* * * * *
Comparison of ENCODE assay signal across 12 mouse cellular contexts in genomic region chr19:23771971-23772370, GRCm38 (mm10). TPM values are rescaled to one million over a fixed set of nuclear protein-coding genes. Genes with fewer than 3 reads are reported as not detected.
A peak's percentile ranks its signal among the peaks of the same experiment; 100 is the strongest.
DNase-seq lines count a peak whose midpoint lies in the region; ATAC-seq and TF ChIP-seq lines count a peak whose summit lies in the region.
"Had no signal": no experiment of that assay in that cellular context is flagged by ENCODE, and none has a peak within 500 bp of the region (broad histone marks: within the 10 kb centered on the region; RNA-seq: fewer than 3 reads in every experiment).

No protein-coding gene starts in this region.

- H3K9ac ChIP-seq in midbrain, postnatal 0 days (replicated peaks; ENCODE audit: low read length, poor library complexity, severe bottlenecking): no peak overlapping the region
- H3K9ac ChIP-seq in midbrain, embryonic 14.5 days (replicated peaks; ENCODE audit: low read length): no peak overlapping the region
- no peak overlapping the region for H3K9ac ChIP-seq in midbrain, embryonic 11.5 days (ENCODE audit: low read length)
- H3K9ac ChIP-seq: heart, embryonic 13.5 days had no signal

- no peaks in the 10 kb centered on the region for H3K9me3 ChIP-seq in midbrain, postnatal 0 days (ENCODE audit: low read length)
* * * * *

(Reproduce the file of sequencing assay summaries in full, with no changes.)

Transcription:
Comparison of ENCODE assay signal across 12 mouse cellular contexts in genomic region chr19:23771971-23772370, GRCm38 (mm10). TPM values are rescaled to one million over a fixed set of nuclear protein-coding genes. Genes with fewer than 3 reads are reported as not detected.
A peak's percentile ranks its signal among the peaks of the same experiment; 100 is the strongest.
DNase-seq lines count a peak whose midpoint lies in the region; ATAC-seq and TF ChIP-seq lines count a peak whose summit lies in the region.
"Had no signal": no experiment of that assay in that cellular context is flagged by ENCODE, and none has a peak within 500 bp of the region (broad histone marks: within the 10 kb centered on the region; RNA-seq: fewer than 3 reads in every experiment).

No protein-coding gene starts in this region.

- H3K9ac ChIP-seq in midbrain, postnatal 0 days (replicated peaks; ENCODE audit: low read length, poor library complexity, severe bottlenecking): no peak overlapping the region
- H3K9ac ChIP-seq in midbrain, embryonic 14.5 days (replicated peaks; ENCODE audit: low read length): no peak overlapping the region
- no peak overlapping the region for H3K9ac ChIP-seq in midbrain, embryonic 11.5 days (ENCODE audit: low read length)
- H3K9ac ChIP-seq: heart, embryonic 13.5 days had no signal

- no peaks in the 10 kb centered on the region for H3K9me3 ChIP-seq in midbrain, postnatal 0 days (ENCODE audit: low read length)